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studio and of course Gustav Metzger, the Viennese Actionists and Banksy would represent this development, which has ironically come full circle in so far as the landscape once dominated by the gallery or showroom has been joined by project space and public space, to say nothing of virtual space, as the realms of contemporary art. Speaking of seduction or oppression though is pertinent, in so far as there is a visceral, motor-sensory dimension to the practice of painting. I tried to explore this in the 1990s. My abysmal failure and decision not to keep any work from that period was simply the result of dissatisfaction with its end products and an understanding that painting was a sort of safety valve for my unstable personality at the time. So process was the key. Nevertheless the idea of being a painter, encrusted as it was with the mythology that has been talked about, still persisted, which was the point at which I began to build 3-D works from the rubble (as it were) or more precisely the paraphernalia of artist stretcher bars or bits of frame and so on (see image of Faggot [1999]), leaving behind once and for all the desire for (and business of) representation and replacing it with a new series of constructed works that either used found material or relied upon subtle manipulations of the parergon, and often hinted at a lost, hidden picture or a fantasy that never came true. Thus was born the theme of the artwork as a plaque for a painting that was aborted or unrealized, what I call Post-Peinture. In a way these kinds of exercises hearken back to some of the paintings made by Mel Ramsden in the late 1960s and early 70s or the heroic phase of Conceptual Art, sometimes characterised by Art & Language as Modernism’s “nervous breakdown”. CT: The work that Michael showed in the ‘Scagliola’ show seemed to take on painting obliquely, through negation and through the absence of the referent. Peter’s work, on other hand, deals directly with painting’s history through a maximalist remixing of an excess of painterly references. Neither strategy would have been possible before the late 20th-Century expansion of the conceptual field of painting and sculpture. The disciplines with the longest histories have always needed to be killed-off in order to be expanded and that’s part of their dialectic character. So it seems to me that part of the seduction of painting (or at least the logic of its appeal) is actually bound up with the perennial or cyclical so-called “Death of Painting”. What could be sexier than being in a perpetual state of dying? MH: You could be onto something there, because presumably Thanatos will be yoked to Eros in your mind; endless reinvention. But I do think that painters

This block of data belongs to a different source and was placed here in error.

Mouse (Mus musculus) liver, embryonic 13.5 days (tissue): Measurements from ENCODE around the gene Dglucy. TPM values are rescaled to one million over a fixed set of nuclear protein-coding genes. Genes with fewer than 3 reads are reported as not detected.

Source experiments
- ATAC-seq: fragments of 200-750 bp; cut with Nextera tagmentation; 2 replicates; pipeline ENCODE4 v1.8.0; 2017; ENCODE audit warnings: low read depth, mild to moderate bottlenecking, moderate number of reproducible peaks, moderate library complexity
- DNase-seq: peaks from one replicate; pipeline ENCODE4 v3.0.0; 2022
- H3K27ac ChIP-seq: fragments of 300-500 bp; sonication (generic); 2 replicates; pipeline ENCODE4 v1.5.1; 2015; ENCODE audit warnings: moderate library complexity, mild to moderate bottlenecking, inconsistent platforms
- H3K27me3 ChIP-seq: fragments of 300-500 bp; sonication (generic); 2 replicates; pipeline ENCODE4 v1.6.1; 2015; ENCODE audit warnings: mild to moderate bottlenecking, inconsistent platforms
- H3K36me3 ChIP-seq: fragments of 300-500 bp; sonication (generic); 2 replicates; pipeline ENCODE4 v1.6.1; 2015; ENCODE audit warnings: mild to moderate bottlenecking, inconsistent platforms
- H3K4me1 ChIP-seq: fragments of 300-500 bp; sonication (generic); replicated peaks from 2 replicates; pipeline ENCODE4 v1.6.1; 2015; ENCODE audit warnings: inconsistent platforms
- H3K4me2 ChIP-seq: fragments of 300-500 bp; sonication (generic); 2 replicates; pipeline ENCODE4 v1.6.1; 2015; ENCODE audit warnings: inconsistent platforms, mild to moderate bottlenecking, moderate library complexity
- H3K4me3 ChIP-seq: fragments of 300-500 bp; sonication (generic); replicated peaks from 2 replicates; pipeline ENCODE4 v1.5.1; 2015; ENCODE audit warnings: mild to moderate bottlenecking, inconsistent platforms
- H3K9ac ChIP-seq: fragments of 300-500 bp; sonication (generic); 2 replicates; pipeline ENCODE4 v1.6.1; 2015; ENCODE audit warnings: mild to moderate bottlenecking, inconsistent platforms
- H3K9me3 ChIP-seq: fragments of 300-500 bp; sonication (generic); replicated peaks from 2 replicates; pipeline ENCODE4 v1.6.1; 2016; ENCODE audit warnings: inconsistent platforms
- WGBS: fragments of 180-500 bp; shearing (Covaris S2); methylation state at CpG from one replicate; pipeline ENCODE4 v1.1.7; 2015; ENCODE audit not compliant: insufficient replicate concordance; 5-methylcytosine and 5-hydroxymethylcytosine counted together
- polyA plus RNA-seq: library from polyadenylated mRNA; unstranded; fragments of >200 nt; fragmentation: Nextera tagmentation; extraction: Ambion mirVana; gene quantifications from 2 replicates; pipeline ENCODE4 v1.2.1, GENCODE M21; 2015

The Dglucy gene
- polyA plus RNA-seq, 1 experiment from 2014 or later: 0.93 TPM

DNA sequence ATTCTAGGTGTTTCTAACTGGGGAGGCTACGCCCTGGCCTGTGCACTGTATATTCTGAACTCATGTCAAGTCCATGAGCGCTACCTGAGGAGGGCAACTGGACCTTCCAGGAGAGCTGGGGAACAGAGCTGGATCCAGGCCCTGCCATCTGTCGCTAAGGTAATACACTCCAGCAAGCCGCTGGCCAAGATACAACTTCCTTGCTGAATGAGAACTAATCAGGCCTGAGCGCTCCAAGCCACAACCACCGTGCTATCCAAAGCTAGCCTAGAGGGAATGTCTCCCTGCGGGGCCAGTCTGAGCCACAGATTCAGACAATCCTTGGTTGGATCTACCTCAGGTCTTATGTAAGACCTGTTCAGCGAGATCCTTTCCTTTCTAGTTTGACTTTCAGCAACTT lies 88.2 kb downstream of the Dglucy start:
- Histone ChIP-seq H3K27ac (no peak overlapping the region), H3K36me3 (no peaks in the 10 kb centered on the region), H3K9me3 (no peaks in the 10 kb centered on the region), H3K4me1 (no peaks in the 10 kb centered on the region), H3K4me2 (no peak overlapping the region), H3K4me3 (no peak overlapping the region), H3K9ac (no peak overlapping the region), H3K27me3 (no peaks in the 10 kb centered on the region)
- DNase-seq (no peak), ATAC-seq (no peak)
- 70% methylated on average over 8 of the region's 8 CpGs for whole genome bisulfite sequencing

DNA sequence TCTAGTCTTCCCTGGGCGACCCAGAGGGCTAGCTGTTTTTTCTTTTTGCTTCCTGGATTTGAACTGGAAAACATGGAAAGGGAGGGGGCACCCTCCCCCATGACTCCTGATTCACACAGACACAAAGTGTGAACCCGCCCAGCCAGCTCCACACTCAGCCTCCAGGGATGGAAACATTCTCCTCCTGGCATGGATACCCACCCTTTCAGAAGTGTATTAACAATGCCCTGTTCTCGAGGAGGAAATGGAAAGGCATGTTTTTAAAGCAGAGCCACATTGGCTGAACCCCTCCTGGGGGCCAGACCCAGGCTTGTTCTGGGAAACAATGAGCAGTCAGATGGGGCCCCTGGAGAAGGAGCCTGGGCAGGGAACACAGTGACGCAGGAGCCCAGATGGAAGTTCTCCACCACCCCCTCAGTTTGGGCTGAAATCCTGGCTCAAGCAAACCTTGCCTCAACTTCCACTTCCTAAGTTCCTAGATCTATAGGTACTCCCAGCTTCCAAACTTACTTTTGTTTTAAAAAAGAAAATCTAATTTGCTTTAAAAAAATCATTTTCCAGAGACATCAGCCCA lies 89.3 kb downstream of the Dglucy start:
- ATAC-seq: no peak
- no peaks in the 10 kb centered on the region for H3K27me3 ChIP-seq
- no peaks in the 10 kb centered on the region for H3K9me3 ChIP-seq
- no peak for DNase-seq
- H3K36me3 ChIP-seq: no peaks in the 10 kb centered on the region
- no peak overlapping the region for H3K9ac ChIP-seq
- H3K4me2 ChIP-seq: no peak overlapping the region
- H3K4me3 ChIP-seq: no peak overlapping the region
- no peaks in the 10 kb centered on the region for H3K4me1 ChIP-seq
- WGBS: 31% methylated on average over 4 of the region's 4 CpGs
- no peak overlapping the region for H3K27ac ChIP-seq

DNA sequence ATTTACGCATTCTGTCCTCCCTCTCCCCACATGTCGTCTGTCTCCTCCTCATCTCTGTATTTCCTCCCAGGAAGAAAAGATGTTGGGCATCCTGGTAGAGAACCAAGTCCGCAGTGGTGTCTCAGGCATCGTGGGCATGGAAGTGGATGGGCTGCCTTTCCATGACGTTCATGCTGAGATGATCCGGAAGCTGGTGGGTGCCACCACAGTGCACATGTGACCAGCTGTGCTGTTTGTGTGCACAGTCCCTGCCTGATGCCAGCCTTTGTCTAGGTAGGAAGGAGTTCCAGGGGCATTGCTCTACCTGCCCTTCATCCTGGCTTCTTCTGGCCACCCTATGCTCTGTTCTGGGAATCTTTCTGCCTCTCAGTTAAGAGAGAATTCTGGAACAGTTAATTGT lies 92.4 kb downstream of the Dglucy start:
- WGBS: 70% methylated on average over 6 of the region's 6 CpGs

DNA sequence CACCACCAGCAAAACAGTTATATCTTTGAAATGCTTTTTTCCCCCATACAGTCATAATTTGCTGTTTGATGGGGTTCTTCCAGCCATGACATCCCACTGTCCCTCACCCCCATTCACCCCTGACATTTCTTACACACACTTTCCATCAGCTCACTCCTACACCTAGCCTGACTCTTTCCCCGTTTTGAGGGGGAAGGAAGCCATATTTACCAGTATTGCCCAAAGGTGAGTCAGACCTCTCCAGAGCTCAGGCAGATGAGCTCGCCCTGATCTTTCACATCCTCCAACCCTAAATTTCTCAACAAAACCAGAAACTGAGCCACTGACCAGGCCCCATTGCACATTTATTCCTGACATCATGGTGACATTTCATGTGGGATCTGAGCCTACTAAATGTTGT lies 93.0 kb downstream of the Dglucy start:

Stimulus Respond - Binary  
Stimulus Respond - Binary  

The Binary issue of Stimulus Respond, November 2010.